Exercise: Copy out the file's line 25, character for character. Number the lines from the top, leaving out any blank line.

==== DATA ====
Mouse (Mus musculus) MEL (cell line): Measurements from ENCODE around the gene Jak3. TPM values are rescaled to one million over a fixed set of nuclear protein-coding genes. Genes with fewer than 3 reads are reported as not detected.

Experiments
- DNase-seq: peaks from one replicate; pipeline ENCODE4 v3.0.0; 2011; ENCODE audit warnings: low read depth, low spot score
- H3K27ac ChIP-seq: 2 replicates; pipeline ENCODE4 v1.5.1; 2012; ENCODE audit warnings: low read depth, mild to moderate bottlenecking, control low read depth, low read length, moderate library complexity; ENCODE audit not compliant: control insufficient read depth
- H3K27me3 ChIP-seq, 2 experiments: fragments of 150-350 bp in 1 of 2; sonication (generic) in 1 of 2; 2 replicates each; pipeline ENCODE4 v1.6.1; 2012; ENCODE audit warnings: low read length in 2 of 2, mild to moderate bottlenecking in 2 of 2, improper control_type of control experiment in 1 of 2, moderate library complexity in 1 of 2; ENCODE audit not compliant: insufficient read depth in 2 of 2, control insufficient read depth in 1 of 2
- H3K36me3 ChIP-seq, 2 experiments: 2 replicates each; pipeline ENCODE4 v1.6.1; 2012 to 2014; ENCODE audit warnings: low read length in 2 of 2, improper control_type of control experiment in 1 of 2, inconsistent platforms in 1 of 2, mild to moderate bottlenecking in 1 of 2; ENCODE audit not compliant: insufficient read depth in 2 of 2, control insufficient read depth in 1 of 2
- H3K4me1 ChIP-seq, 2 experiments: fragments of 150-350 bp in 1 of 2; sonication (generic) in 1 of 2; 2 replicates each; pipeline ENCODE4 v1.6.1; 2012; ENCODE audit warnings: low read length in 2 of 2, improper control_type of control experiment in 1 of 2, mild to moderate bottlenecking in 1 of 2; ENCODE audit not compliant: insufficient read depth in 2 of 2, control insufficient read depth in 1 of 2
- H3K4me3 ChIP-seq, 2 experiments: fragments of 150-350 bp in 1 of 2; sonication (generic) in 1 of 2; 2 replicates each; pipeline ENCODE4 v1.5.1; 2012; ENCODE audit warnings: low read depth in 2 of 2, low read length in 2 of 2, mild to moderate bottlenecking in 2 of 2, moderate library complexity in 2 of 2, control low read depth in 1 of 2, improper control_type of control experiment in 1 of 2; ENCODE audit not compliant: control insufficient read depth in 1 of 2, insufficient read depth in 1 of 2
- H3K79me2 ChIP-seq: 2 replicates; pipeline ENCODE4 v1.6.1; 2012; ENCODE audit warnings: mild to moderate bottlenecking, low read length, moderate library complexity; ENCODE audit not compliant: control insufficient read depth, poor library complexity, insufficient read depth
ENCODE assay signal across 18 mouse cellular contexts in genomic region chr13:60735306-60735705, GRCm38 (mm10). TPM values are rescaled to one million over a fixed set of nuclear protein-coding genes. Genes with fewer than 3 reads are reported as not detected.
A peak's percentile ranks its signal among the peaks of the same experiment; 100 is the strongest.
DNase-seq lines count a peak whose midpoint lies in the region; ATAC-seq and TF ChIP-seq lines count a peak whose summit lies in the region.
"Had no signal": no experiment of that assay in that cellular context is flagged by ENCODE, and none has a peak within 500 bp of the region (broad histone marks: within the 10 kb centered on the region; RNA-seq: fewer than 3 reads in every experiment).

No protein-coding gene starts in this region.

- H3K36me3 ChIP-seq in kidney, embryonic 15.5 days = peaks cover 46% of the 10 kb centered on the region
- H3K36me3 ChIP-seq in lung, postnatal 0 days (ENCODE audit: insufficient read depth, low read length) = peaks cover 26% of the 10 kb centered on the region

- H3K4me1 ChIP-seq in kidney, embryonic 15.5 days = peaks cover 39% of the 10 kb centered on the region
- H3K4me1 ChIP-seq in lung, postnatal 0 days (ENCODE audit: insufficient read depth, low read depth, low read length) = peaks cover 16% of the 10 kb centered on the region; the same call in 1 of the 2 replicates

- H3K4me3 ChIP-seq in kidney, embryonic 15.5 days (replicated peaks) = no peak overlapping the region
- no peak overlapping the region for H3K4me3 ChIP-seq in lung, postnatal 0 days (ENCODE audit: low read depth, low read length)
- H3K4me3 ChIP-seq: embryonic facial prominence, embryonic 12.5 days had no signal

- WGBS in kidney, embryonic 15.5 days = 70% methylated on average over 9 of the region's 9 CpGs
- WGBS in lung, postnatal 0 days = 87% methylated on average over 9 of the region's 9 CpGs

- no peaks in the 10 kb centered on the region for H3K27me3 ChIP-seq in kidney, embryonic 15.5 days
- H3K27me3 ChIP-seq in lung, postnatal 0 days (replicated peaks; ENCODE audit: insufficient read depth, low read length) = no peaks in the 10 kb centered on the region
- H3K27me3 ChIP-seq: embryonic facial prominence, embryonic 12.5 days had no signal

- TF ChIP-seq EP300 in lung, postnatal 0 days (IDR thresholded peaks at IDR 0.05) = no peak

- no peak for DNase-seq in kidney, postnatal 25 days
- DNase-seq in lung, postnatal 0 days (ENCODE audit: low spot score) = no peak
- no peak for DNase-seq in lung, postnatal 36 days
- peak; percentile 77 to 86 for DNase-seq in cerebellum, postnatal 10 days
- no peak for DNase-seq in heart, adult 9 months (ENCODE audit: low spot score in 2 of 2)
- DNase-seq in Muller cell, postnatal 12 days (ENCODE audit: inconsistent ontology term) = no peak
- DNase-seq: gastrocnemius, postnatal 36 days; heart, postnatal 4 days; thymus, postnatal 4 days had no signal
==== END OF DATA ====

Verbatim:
- H3K27me3 ChIP-seq in lung, postnatal 0 days (replicated peaks; ENCODE audit: insufficient read depth, low read length) = no peaks in the 10 kb centered on the region